School Daze at Dartington Hall: An Interview with Former Tharg, Steve MacManus

Steve MacManus

Image via Steve MacManus

Steve MacManus began his career in 1973 as a sub-editor on the weekly comic Valiant, published by Fleetway Publications. He went on to work on Battle Picture Weekly and Action, before moving to 2000AD, which he edited from 1979 to 1987. Subsequently, he sought to establish a market aimed at older readers, launching the titles CrisisRevolver and the Judge Dredd Megazine in quick succession.

I first met Steve when he was signing copies of his memoir The Mighty One, originally available as a limited hardback edition (200 copies only), as well as the usual softback edition.

Last year, he self published another volume of his memoirs – Elmsworld: My Life At Dartington Hall School 1963 -1971 – about his days at a progressive boarding school, Dartington Hall in Devon. I caught up with Steve recently and asked him about the book…

Richard Sheaf: For those who haven’t read Elmsworld, can you describe what the book is about?

Steve MacManus: Elmsworld is about my time at a progressive boarding school in Devon. I was there from the age of ten in 1963 and I left halfway through my A-levels in 1971. The back cover blurb probably describes my time there best:

“Take a trip back to the 1960s in this nostalgia-filled memoir for the Easy Rider generation. You are the new arrival Dartington Hall School, joining a co-ed tribe that has no uniform, no rules and no time for any item of clothing made of suedette! And through it all will be the drumbeat of the music of the time, from The Beatles to Canned Heat, from Joan Baez to Janis Joplin. Groovissimo!”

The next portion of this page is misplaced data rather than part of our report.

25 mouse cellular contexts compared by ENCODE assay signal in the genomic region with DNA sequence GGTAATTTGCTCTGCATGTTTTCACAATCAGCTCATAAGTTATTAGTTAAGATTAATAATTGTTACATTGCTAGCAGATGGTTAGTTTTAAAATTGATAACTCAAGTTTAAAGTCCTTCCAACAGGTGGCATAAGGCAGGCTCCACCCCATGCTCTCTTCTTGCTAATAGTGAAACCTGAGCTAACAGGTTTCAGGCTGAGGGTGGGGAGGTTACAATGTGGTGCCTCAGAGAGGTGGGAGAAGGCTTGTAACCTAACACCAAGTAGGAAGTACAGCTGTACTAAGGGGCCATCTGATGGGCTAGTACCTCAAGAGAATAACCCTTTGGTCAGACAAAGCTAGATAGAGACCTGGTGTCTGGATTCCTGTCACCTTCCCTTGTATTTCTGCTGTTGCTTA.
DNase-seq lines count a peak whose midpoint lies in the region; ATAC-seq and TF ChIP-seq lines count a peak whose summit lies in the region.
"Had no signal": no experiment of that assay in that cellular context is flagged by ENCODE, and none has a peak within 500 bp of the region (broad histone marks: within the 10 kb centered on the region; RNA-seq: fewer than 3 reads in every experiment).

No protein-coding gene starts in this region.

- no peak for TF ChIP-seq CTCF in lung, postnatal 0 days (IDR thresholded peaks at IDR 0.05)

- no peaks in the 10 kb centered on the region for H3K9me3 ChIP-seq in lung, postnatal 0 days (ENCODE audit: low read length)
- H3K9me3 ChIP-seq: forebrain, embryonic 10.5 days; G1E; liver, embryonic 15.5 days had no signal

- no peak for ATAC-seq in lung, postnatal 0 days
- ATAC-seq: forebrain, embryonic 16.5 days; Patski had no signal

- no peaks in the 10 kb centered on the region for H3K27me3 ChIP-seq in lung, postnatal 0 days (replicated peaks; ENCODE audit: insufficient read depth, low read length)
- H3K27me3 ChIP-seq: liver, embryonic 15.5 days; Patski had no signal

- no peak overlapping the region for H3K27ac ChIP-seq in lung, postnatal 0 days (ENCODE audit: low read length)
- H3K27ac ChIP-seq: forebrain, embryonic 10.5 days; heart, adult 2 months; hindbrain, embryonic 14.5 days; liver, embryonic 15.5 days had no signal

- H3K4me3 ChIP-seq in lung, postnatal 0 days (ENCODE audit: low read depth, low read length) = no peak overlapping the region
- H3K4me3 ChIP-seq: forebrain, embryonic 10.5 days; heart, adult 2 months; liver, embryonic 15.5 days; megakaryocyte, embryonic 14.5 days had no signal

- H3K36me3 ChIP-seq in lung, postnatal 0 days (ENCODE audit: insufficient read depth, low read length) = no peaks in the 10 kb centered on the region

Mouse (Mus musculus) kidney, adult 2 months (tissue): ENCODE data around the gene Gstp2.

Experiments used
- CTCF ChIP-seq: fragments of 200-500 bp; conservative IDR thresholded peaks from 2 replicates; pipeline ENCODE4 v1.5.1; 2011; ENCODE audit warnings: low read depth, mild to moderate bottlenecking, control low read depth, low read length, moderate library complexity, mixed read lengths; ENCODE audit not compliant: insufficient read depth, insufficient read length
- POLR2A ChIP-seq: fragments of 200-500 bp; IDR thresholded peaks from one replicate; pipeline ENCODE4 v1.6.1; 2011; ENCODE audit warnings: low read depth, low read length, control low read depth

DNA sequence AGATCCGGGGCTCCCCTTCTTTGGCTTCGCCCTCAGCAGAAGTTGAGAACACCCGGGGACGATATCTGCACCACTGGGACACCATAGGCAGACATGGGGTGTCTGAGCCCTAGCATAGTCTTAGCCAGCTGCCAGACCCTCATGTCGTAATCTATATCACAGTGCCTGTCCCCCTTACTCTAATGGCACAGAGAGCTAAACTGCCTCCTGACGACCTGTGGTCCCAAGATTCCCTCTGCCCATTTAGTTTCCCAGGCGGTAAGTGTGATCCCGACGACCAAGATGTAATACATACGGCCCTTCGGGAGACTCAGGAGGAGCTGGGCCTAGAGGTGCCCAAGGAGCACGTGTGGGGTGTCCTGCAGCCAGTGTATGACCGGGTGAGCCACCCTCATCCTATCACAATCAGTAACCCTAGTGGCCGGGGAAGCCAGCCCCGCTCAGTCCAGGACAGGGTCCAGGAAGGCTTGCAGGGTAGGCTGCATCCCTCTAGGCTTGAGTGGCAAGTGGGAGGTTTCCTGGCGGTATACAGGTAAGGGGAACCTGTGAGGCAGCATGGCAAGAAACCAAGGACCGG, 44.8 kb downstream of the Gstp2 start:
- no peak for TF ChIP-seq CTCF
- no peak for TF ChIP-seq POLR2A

Elmsworld by Steve MacManus. Cover photo of Susan by Steve Cook. Font used by kind permission of Rian Hughes, book design by Ryan Gale

Cover photo of Susan by Steve Cook. Font used by kind permission of Rian Hughes, book design by Ryan Gale

Richard: What inspired you to write Elmsworld?

Steve: I’d really enjoyed writing The Mighty One about my time in British comics editorial, so I toyed with the idea of writing a prequel. My mind was made up when I discovered there was a Facebook group for former pupils like myself — it has eight hundred members and I was sure some of them would be interested to share in the nostalgia — for the price of a couple of pints!

Richard: Two books in relatively quick succession – Any plans for Volume Three of your life story? Or maybe some fiction?

Steve: Definitely. I am writing a novel which I hope to publish later in 2019. They say one should write about what you know, so you won’t be hard-pressed to guess the subject matter…!

Richard: Would you / did you send (your) children to either Dartington itself, or its modern equivalent?

Steve: Put it this way, if I was ten again, and the school was still operating, which it isn’t, I would certainly send myself there. The school’s founders, Dorothy and Leonard Elmhirst, described it as, “a place for adventure”and I think that’s a great starting point for any educational establishment. (Now you get the title!)

"Action" man Steve MacManus

“Action” man Steve MacManus in the 1970s

Richard: Do you think your life would have gone down a different path if you’d stayed at school in London?

Steve: Without a doubt. I would have had an amazing career as a professional footballer and doubtless captained my country in the 1978 World Cup Final.

Richard: Can you explain who the woman on the front cover is?

Steve: The cover photograph is by Steven Cook, who I knew from working with on 2000AD and other titles. He has an amazing website showing his photographic work over time.

I was perusing his site, looking for an image that would be symbolic of all the girls I knew at Dartington, and Steve’s photograph of Susan was perfect. Apparently, she was an early girlfriend of his.

Richard: Thanks for your time, Steve.

• Elmsworld: My Life At Dartington Hall School 1963 -1971 is available for Kindle and in print from Amazon (affiliate link) | Follow Steve on Twitter @Mac_1


Dartington – Official Site

Dorothy and Leonard Elmhirst purchased the Dartington estate in 1925, and initiated the ‘Dartington experiment’, setting up a host of farming, forestry and educational projects. Since then Dartington has become a magnet for artists, architects, writers, philosophers and musicians from around the world, creating an exceptional centre of creative activity.

Dartington Hall School Facebook Group

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